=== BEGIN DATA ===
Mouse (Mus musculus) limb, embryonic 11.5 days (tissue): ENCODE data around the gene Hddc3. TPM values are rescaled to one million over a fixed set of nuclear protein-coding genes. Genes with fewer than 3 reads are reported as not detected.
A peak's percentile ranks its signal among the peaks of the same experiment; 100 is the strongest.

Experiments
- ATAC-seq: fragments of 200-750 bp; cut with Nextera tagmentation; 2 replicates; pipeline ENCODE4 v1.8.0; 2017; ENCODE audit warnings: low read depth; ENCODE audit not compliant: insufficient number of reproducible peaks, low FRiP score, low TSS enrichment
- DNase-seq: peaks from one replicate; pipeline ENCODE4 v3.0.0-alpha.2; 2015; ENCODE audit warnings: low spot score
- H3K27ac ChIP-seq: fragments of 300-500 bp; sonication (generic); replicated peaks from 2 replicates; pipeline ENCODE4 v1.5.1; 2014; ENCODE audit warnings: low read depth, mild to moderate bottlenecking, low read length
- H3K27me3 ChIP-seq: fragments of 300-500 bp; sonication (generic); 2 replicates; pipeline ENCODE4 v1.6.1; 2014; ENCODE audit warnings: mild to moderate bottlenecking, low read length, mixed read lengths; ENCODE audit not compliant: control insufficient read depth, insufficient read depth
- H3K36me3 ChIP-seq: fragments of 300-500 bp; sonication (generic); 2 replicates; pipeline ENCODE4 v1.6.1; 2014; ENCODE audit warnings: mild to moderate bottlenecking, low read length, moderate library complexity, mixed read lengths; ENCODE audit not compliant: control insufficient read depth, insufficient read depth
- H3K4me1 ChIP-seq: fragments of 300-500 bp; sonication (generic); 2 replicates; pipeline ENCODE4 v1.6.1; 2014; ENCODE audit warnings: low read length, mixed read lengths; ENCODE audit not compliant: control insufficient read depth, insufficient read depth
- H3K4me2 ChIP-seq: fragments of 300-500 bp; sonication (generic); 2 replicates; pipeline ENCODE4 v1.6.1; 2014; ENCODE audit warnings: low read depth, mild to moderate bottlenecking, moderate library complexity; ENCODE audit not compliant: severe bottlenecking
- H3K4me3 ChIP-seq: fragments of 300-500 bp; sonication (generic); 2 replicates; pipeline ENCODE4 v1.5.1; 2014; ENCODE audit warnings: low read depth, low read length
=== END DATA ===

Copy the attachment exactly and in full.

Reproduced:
Mouse (Mus musculus) limb, embryonic 11.5 days (tissue): ENCODE data around the gene Hddc3. TPM values are rescaled to one million over a fixed set of nuclear protein-coding genes. Genes with fewer than 3 reads are reported as not detected.
A peak's percentile ranks its signal among the peaks of the same experiment; 100 is the strongest.

Experiments
- ATAC-seq: fragments of 200-750 bp; cut with Nextera tagmentation; 2 replicates; pipeline ENCODE4 v1.8.0; 2017; ENCODE audit warnings: low read depth; ENCODE audit not compliant: insufficient number of reproducible peaks, low FRiP score, low TSS enrichment
- DNase-seq: peaks from one replicate; pipeline ENCODE4 v3.0.0-alpha.2; 2015; ENCODE audit warnings: low spot score
- H3K27ac ChIP-seq: fragments of 300-500 bp; sonication (generic); replicated peaks from 2 replicates; pipeline ENCODE4 v1.5.1; 2014; ENCODE audit warnings: low read depth, mild to moderate bottlenecking, low read length
- H3K27me3 ChIP-seq: fragments of 300-500 bp; sonication (generic); 2 replicates; pipeline ENCODE4 v1.6.1; 2014; ENCODE audit warnings: mild to moderate bottlenecking, low read length, mixed read lengths; ENCODE audit not compliant: control insufficient read depth, insufficient read depth
- H3K36me3 ChIP-seq: fragments of 300-500 bp; sonication (generic); 2 replicates; pipeline ENCODE4 v1.6.1; 2014; ENCODE audit warnings: mild to moderate bottlenecking, low read length, moderate library complexity, mixed read lengths; ENCODE audit not compliant: control insufficient read depth, insufficient read depth
- H3K4me1 ChIP-seq: fragments of 300-500 bp; sonication (generic); 2 replicates; pipeline ENCODE4 v1.6.1; 2014; ENCODE audit warnings: low read length, mixed read lengths; ENCODE audit not compliant: control insufficient read depth, insufficient read depth
- H3K4me2 ChIP-seq: fragments of 300-500 bp; sonication (generic); 2 replicates; pipeline ENCODE4 v1.6.1; 2014; ENCODE audit warnings: low read depth, mild to moderate bottlenecking, moderate library complexity; ENCODE audit not compliant: severe bottlenecking
- H3K4me3 ChIP-seq: fragments of 300-500 bp; sonication (generic); 2 replicates; pipeline ENCODE4 v1.5.1; 2014; ENCODE audit warnings: low read depth, low read length